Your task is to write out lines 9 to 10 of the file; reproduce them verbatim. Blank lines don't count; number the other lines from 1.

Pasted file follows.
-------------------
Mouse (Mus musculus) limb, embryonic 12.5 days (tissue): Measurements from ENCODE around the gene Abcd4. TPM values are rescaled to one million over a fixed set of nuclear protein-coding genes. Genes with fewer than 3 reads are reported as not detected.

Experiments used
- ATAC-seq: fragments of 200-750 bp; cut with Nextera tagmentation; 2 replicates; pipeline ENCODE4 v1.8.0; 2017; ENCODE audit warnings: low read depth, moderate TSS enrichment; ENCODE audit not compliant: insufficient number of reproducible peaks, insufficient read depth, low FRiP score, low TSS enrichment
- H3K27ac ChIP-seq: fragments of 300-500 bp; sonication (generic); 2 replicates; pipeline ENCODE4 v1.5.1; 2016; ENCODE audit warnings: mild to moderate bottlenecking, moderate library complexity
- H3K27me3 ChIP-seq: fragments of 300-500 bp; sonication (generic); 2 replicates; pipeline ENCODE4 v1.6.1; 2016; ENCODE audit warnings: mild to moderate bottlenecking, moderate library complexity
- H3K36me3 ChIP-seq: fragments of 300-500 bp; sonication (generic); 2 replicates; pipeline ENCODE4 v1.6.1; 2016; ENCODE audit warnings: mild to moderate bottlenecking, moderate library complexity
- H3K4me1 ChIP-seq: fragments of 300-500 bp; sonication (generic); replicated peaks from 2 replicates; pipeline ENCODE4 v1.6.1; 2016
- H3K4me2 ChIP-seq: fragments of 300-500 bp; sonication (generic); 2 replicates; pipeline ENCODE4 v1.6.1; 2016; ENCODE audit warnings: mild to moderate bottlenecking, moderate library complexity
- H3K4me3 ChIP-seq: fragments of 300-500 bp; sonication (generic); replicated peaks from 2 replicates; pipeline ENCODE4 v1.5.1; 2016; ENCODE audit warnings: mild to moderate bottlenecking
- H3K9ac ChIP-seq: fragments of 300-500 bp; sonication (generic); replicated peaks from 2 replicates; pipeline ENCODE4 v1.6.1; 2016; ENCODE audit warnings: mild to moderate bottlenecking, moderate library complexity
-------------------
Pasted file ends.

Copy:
- H3K4me3 ChIP-seq: fragments of 300-500 bp; sonication (generic); replicated peaks from 2 replicates; pipeline ENCODE4 v1.5.1; 2016; ENCODE audit warnings: mild to moderate bottlenecking
- H3K9ac ChIP-seq: fragments of 300-500 bp; sonication (generic); replicated peaks from 2 replicates; pipeline ENCODE4 v1.6.1; 2016; ENCODE audit warnings: mild to moderate bottlenecking, moderate library complexity